A group of Greenpeace pioneers looks back on their activists’ life. Once they belonged to the crew of the famous ship Rainbow Warrior and took part in a series of successful actions until a bomb attack put an end to it. Now they are living together on Waiheke, a small New Zealand island. Advancing age causes them to make up the balance: have their ideals proven to be tenable, and what has their activist past achieved for the world and for themselves?
By coincidence I ran into the start of a documentary yesterday, a documentary about the foundation of Greenpeace and their first vessel the “Rainbow Warrior”. These founders, interviewed in 2009, are now living in New Zealand, Waiheke Island, looking out over the bay where they sank the Rainbow Warrior after the French secret service bombed it.
Apparently this bombing, in 1985, was the start of Greenpeace as we now know it. Greenpeace raised 15 million dollars worldwide which made it possible to grow it into a worldwide organisation. To the original founders it felt like a multinational fighting for other causes than the ones you can fight from and at the sea. So only one of them stayed in the new organization.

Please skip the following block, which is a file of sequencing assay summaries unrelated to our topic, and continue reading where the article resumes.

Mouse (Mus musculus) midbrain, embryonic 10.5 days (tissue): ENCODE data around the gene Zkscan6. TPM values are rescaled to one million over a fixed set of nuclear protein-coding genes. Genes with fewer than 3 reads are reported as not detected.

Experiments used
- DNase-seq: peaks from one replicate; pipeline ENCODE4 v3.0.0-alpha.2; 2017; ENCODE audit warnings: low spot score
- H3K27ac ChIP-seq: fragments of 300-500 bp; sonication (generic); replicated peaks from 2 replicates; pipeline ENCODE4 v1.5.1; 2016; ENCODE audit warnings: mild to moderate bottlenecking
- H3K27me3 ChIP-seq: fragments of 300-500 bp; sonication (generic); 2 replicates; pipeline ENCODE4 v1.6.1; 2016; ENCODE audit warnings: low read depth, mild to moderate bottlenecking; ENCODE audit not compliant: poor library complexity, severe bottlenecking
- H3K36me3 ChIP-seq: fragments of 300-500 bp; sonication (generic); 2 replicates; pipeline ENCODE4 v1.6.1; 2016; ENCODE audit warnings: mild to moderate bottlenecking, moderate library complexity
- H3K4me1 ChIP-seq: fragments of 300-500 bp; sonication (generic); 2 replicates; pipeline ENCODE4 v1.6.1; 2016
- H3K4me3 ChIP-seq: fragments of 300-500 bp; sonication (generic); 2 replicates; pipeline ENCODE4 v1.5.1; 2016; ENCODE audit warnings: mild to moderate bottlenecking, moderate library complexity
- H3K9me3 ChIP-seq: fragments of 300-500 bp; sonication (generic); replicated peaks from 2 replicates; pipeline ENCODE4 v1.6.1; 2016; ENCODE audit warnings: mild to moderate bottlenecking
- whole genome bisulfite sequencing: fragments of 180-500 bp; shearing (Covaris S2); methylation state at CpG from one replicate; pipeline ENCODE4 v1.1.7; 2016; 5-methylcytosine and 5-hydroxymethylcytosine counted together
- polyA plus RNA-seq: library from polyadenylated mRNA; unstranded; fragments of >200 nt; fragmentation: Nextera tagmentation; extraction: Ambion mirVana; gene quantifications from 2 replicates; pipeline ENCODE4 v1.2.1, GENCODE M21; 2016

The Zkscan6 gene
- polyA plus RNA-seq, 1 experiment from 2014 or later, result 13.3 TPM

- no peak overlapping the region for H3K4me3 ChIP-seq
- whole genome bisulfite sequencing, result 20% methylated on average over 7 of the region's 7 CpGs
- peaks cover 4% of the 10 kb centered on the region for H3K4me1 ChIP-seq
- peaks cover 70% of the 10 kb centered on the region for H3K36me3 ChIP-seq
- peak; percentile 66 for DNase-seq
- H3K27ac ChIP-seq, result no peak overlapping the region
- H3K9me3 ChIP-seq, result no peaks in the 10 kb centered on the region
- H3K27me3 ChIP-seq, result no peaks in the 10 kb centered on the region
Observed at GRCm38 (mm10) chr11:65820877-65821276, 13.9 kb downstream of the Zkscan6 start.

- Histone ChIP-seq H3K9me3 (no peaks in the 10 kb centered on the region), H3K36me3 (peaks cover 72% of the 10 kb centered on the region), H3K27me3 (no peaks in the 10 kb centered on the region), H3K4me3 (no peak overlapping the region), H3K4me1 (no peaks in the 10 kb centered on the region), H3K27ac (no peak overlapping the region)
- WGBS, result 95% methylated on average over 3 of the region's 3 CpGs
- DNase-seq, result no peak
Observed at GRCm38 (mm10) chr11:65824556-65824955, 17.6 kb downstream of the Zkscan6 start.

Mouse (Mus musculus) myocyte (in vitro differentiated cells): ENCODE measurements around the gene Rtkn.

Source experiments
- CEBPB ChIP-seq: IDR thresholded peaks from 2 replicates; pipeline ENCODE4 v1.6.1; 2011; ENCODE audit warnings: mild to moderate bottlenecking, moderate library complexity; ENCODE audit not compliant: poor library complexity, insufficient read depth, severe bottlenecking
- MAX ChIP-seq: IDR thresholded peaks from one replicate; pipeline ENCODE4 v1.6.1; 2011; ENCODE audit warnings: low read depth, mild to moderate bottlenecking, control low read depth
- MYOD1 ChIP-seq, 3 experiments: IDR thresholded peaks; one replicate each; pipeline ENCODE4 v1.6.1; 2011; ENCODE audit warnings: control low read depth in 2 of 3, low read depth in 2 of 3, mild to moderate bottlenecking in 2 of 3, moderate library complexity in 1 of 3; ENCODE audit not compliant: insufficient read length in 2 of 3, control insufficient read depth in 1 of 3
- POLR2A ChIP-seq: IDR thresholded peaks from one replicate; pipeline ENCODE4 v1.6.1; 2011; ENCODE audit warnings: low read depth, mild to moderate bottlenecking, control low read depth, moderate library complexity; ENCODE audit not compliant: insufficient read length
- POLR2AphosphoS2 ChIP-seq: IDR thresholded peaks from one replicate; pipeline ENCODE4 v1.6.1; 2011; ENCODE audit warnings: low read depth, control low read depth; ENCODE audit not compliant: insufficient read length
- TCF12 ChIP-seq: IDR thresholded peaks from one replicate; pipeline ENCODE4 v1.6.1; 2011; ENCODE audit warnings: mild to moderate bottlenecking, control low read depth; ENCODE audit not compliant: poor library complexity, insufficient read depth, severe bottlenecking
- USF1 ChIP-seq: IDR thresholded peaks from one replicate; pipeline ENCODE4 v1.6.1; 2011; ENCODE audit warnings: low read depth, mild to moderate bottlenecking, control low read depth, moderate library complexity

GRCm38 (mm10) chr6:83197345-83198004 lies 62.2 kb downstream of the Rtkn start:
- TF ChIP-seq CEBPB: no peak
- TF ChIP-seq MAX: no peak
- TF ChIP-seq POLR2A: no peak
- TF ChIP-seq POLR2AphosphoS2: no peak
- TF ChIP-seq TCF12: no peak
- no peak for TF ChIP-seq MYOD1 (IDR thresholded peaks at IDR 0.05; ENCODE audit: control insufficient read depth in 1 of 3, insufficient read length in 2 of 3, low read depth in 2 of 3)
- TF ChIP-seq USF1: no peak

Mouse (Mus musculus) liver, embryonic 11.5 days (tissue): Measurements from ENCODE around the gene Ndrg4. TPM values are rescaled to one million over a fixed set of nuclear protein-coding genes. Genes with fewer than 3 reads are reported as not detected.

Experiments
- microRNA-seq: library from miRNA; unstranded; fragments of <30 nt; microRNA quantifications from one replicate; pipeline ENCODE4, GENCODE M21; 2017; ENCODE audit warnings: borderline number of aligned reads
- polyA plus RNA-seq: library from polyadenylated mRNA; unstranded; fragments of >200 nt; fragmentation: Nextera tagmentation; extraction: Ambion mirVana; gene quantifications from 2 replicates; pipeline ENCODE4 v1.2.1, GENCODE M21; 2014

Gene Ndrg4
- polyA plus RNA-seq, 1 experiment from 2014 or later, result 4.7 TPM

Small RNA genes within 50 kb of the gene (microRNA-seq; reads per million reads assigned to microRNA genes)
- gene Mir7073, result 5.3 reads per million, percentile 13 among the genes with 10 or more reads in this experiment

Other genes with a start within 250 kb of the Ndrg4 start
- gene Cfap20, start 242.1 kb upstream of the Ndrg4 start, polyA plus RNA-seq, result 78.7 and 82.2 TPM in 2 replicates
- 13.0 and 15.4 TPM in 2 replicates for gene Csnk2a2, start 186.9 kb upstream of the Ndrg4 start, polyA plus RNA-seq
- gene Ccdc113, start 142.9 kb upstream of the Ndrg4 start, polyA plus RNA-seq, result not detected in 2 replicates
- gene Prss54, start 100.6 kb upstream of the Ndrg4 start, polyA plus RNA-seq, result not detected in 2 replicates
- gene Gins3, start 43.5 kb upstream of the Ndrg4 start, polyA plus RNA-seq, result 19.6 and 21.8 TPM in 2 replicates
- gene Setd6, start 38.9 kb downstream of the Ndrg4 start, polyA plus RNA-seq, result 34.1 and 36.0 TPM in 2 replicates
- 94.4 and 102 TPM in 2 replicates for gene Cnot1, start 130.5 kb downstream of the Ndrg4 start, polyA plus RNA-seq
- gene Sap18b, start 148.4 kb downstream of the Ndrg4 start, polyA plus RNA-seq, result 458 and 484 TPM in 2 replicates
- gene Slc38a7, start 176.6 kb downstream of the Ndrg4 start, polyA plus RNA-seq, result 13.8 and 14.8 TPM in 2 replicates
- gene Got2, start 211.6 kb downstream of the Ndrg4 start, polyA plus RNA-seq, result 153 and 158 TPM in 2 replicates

The most impact on me, and them, was the evacuation of the inhabitants of Rongelap. The island in the Pacific Ocean was used for nuclear testing in the early fifties. After a radioactive fallout the US didn’t tell the inhabitants and told them to return to the island, exposing them to the radioactive contamination. The US was accused of medical experiments to these people several times. Many residents developed thyroid-tumors, and children died of leukemia. In 1985 Greenpeace moved those people, with all kinds of scarves, to an island 180 kilometers away in three trips. They moved every sole including houses and everything. The crew of the Rainbow Warrior can still get mad about how crewel mankind can be.
This documentary struck me and made me want to know more about the original Greenpeace. I have a lot of respect for these first two crews and I can understand that they cannot identify themselves with the new multinational Greenpeace. This documentary can be watched the next two weeks on the Dutch Uitzending Gemist and on the website of the VPRO Holland Doc.